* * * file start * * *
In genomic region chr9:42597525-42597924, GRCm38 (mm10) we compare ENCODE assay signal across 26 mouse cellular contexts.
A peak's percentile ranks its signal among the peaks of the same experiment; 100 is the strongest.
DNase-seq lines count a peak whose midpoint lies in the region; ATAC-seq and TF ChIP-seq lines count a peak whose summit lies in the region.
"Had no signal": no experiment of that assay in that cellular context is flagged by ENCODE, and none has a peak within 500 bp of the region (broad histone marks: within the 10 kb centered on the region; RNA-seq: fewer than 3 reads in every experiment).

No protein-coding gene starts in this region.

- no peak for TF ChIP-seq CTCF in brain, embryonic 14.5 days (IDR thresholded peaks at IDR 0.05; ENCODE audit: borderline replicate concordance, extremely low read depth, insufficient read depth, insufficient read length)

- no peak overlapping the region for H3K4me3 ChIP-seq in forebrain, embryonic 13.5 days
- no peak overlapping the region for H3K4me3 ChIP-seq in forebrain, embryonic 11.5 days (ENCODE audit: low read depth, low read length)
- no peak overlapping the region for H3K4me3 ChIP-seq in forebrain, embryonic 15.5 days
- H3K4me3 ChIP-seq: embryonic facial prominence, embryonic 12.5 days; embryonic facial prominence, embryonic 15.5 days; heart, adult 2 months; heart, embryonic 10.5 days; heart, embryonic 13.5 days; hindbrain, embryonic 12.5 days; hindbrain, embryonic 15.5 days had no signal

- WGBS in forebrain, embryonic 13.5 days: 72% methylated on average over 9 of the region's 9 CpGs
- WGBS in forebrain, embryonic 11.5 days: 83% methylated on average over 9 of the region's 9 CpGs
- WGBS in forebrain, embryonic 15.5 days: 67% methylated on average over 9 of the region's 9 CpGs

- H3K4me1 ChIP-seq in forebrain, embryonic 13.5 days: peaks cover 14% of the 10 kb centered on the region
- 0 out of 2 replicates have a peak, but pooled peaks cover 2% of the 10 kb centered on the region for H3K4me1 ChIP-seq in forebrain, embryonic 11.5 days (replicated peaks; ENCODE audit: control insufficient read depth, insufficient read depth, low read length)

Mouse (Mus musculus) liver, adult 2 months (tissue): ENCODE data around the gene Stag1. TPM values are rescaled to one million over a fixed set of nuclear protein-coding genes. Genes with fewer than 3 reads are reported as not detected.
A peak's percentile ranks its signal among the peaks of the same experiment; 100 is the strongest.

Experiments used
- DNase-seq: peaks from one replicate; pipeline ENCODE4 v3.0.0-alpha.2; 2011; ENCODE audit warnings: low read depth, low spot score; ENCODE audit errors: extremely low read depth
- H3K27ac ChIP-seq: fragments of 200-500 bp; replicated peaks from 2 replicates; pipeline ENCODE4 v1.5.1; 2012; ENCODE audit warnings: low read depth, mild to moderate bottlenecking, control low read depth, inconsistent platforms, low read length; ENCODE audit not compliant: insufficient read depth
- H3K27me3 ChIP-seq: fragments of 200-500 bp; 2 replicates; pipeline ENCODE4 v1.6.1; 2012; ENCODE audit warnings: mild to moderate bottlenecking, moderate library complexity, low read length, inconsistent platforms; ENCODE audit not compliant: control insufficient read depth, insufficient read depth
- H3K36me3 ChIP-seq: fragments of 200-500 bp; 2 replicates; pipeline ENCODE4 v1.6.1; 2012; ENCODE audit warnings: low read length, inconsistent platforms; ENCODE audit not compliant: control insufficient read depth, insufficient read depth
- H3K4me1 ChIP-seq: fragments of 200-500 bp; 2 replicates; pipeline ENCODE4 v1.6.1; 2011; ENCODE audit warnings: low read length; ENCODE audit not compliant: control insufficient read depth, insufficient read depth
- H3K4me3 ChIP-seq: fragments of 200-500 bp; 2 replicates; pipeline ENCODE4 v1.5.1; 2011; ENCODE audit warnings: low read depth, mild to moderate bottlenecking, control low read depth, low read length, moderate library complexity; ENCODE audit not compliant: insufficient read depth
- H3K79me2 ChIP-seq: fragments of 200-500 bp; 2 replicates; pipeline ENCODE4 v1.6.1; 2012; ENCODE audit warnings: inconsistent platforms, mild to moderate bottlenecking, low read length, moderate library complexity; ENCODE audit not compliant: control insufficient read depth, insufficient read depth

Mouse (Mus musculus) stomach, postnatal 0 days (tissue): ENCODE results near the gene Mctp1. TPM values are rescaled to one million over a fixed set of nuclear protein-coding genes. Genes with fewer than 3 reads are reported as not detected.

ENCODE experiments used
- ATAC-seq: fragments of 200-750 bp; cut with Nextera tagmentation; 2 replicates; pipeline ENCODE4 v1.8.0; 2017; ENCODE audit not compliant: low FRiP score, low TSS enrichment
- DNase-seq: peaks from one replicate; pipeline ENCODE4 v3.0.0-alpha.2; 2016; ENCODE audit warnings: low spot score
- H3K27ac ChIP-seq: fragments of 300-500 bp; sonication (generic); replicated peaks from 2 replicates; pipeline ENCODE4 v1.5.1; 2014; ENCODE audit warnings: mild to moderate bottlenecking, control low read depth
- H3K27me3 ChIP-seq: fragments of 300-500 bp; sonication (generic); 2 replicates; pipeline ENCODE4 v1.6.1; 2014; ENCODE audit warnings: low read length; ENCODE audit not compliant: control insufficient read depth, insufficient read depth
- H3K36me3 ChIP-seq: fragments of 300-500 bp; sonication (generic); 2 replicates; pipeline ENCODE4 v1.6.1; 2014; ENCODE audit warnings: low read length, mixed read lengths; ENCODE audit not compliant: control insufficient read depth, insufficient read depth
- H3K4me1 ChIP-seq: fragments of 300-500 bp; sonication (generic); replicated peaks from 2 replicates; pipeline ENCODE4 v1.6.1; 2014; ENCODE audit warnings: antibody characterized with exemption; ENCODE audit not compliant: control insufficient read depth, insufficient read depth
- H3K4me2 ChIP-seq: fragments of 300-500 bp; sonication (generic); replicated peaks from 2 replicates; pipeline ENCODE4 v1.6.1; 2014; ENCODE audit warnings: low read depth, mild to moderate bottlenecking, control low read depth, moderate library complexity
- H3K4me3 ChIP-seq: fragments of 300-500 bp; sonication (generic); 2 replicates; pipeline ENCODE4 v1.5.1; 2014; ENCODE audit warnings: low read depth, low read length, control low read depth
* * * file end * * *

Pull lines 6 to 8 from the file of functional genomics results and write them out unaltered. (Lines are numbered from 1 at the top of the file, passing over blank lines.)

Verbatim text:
- no peak for TF ChIP-seq CTCF in brain, embryonic 14.5 days (IDR thresholded peaks at IDR 0.05; ENCODE audit: borderline replicate concordance, extremely low read depth, insufficient read depth, insufficient read length)

- no peak overlapping the region for H3K4me3 ChIP-seq in forebrain, embryonic 13.5 days
- no peak overlapping the region for H3K4me3 ChIP-seq in forebrain, embryonic 11.5 days (ENCODE audit: low read depth, low read length)